I was going to write a whole bunch of posts about ratings. I got so bored writing I lost interest.
Here’s the cliffnotes, which I will stop writing as soon as they get boring (but definitely not before I get sanctimonious and preachy):
If ratings help you decide what to watch, great. If you think ratings aren’t specific enough, you’re not alone. There are other sources like IMDB’s Parent’s Guide, Kids In Mind, and Common Sense Media that give a lot more detail. Be careful what you wish for, though. If you find out all the “bad stuff” in a movie you may spoil the movie for yourself, and not all of these are the best at keeping plot spoilers secret. Common Sense Media is probably the best at being spoiler-free.
G and PG
Being rated G or PG doesn’t prevent media from sucking, nor does it’s good for kids to watch. It just means it didn’t hit the swears, sex, and violence quota for PG-13 as defined by the MPAA. A lot of G and PG movies are great. And a lot stink. Some are not meant for kids. The Elephant Man is PG, so is Poltergeist, so is Jaws. Jaws is PG. It wouldn’t be now, of course, but still. One Fine Day is PG, so is Field of Dreams, and I guarantee my kids would not make it through either one.
Being rated PG-13 doesn’t prevent media from being disturbing, sexy, or violent, nor does it mean it’s for teens. It just means it didn’t hit the swears, sex, and violence quota for R as defined by the MPAA. A lot of PG-13 movies are spooky enough (The Others, The Sixth Sense, The Ring (US), The Village), violent enough (Indiana Jones and the Temple of Doom, The Dark Knight, Twilight Breaking Dawn 2, Batman 2), or sexy enough (Austin Powers, Titanic, The House Bunny, Cider House Rules) to push beyond their “13” year old threshold.
However, PG-13 is currently the sweet spot for cashing in on teens’ repeat viewings, so movies in any way aimed at teens try to get this rating and make cuts as needed, which pushes the category wider, making it less useful.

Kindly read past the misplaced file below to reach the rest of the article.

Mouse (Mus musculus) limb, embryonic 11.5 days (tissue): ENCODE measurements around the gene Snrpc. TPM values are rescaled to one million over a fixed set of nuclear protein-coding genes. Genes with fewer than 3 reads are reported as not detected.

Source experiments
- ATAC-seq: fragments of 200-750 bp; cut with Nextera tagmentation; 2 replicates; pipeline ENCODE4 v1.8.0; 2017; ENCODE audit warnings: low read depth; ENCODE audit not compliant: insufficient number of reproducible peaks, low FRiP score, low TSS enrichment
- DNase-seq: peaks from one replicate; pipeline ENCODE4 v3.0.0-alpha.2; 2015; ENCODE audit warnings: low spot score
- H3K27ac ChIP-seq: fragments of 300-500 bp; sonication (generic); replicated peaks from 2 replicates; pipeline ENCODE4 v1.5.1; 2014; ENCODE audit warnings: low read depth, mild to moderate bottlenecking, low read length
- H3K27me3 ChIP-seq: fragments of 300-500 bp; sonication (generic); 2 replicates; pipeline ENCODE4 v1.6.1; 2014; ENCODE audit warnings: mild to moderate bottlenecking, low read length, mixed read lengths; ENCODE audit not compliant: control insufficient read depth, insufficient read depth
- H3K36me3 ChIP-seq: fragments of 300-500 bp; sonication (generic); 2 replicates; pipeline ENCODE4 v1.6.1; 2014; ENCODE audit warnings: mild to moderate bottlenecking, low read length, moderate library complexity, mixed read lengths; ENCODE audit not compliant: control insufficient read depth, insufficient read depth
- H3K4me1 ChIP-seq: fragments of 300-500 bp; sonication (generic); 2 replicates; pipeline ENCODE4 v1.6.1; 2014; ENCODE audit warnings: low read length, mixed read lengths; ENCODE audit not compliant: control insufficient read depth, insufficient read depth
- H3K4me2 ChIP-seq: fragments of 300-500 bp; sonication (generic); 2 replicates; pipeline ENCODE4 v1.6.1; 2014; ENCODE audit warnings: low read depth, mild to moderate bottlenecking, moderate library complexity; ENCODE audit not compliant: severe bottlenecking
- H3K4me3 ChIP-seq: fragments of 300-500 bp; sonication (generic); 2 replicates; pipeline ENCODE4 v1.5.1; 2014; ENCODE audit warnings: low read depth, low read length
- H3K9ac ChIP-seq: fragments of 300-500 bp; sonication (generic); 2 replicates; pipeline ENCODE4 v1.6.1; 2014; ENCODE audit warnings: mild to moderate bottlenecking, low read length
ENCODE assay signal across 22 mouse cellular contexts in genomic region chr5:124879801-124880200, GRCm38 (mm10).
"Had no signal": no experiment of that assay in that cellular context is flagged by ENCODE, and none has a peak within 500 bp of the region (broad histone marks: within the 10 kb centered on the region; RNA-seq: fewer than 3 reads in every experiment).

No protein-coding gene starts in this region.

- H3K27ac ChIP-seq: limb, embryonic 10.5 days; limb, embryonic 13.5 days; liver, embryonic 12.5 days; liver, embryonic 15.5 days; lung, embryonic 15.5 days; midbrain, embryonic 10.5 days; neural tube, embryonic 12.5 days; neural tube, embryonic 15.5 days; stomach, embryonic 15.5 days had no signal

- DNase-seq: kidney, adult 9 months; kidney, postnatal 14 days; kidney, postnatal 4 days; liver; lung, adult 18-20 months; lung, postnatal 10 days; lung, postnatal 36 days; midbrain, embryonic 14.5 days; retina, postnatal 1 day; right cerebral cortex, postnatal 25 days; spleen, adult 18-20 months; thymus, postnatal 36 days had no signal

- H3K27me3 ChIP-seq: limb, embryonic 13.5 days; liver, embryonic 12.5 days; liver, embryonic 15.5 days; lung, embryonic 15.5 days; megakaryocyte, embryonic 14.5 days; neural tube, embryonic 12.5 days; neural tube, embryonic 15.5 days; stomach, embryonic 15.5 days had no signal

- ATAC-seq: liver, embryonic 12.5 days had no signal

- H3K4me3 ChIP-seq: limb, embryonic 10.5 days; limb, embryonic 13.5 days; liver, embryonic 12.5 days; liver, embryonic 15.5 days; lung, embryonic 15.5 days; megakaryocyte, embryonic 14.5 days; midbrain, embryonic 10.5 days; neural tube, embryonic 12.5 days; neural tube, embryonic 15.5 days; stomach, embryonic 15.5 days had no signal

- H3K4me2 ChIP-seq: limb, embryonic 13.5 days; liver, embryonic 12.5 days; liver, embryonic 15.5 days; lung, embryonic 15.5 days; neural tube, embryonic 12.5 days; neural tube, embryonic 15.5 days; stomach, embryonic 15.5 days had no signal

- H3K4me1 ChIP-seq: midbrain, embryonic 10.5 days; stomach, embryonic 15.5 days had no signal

Being rated R doesn’t mean anything except that it hit the swears, sex, and violence quota for R as defined by the MPAA. R is so broad it’s ridiculous. Rain Man is R, so it the Matrix, so is Saw. The Godfather and Borat. Reservoir Dogs and Up In the Air. If the same category that has Stand by Me has Requiem for a Dream, then something is goofy with the system.
The quotas for what make up the ratings are fluid and change with time. The members of the MPAA change after 4 years. It is not consistent (eg, Jaws. JAWS! PG!). Maybe the MPPA has some problems. There is more leeway for violence and gore than sex and language, even though to some people violence and gore is more offensive. The MPAA is only the American system. There are ratings systems from other countries – the UK has the BBFC, which has U as G and PG as PG, and then, oddly unstandably and reasonably, goes up by age – 12, 15, 18.
The end of the sermon is, it’s really up to you. It’s smarter to think about it for yourself, know yourself, and know your kids, and there are alternative rating systems available.
I end with some cool words from Andrew Welch, which sum up my philosophy:
But ratings shouldn’t be everything—they’re arbitrary and say nothing about a film’s actual worth. Same for content; it’s not the number of swear words, the amount of blood or presence of sexual content that determines how good or bad a work of art is. What makes a movie good or bad is how well its aesthetic and narrative parts work in concert with each other—a guideline that has never mattered to the MPAA, and never will.